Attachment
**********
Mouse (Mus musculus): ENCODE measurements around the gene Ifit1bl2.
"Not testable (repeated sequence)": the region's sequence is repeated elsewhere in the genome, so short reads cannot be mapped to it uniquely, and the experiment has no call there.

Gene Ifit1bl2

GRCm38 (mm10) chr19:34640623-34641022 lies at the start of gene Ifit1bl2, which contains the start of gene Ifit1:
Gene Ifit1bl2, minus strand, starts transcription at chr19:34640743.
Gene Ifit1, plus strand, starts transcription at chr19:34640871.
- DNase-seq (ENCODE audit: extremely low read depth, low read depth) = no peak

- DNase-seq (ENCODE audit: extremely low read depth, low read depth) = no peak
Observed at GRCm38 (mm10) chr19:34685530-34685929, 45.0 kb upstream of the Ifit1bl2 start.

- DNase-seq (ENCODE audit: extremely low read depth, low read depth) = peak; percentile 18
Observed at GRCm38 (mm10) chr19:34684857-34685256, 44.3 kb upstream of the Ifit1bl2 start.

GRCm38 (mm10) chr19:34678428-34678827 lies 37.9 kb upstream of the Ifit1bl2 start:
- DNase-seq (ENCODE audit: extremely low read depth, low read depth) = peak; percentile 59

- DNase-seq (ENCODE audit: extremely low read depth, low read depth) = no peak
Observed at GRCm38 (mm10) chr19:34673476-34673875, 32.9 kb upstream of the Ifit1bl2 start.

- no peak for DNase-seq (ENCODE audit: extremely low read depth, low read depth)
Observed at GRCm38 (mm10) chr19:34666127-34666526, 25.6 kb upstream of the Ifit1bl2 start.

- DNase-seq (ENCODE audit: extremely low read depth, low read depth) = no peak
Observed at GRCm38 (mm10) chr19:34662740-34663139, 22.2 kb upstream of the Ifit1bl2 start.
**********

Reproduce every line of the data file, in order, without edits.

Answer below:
Mouse (Mus musculus): ENCODE measurements around the gene Ifit1bl2.
"Not testable (repeated sequence)": the region's sequence is repeated elsewhere in the genome, so short reads cannot be mapped to it uniquely, and the experiment has no call there.

Gene Ifit1bl2

GRCm38 (mm10) chr19:34640623-34641022 lies at the start of gene Ifit1bl2, which contains the start of gene Ifit1:
Gene Ifit1bl2, minus strand, starts transcription at chr19:34640743.
Gene Ifit1, plus strand, starts transcription at chr19:34640871.
- DNase-seq (ENCODE audit: extremely low read depth, low read depth) = no peak

- DNase-seq (ENCODE audit: extremely low read depth, low read depth) = no peak
Observed at GRCm38 (mm10) chr19:34685530-34685929, 45.0 kb upstream of the Ifit1bl2 start.

- DNase-seq (ENCODE audit: extremely low read depth, low read depth) = peak; percentile 18
Observed at GRCm38 (mm10) chr19:34684857-34685256, 44.3 kb upstream of the Ifit1bl2 start.

GRCm38 (mm10) chr19:34678428-34678827 lies 37.9 kb upstream of the Ifit1bl2 start:
- DNase-seq (ENCODE audit: extremely low read depth, low read depth) = peak; percentile 59

- DNase-seq (ENCODE audit: extremely low read depth, low read depth) = no peak
Observed at GRCm38 (mm10) chr19:34673476-34673875, 32.9 kb upstream of the Ifit1bl2 start.

- no peak for DNase-seq (ENCODE audit: extremely low read depth, low read depth)
Observed at GRCm38 (mm10) chr19:34666127-34666526, 25.6 kb upstream of the Ifit1bl2 start.

- DNase-seq (ENCODE audit: extremely low read depth, low read depth) = no peak
Observed at GRCm38 (mm10) chr19:34662740-34663139, 22.2 kb upstream of the Ifit1bl2 start.